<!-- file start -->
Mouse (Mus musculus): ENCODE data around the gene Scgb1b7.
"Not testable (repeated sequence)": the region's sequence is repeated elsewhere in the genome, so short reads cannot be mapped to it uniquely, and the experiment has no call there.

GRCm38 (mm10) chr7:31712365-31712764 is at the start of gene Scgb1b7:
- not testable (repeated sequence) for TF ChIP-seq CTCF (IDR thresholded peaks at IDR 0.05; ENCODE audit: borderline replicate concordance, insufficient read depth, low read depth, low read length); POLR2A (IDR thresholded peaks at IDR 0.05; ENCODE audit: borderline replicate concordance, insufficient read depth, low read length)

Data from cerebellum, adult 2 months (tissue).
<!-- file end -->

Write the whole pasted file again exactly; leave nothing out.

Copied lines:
Mouse (Mus musculus): ENCODE data around the gene Scgb1b7.
"Not testable (repeated sequence)": the region's sequence is repeated elsewhere in the genome, so short reads cannot be mapped to it uniquely, and the experiment has no call there.

GRCm38 (mm10) chr7:31712365-31712764 is at the start of gene Scgb1b7:
- not testable (repeated sequence) for TF ChIP-seq CTCF (IDR thresholded peaks at IDR 0.05; ENCODE audit: borderline replicate concordance, insufficient read depth, low read depth, low read length); POLR2A (IDR thresholded peaks at IDR 0.05; ENCODE audit: borderline replicate concordance, insufficient read depth, low read length)

Data from cerebellum, adult 2 months (tissue).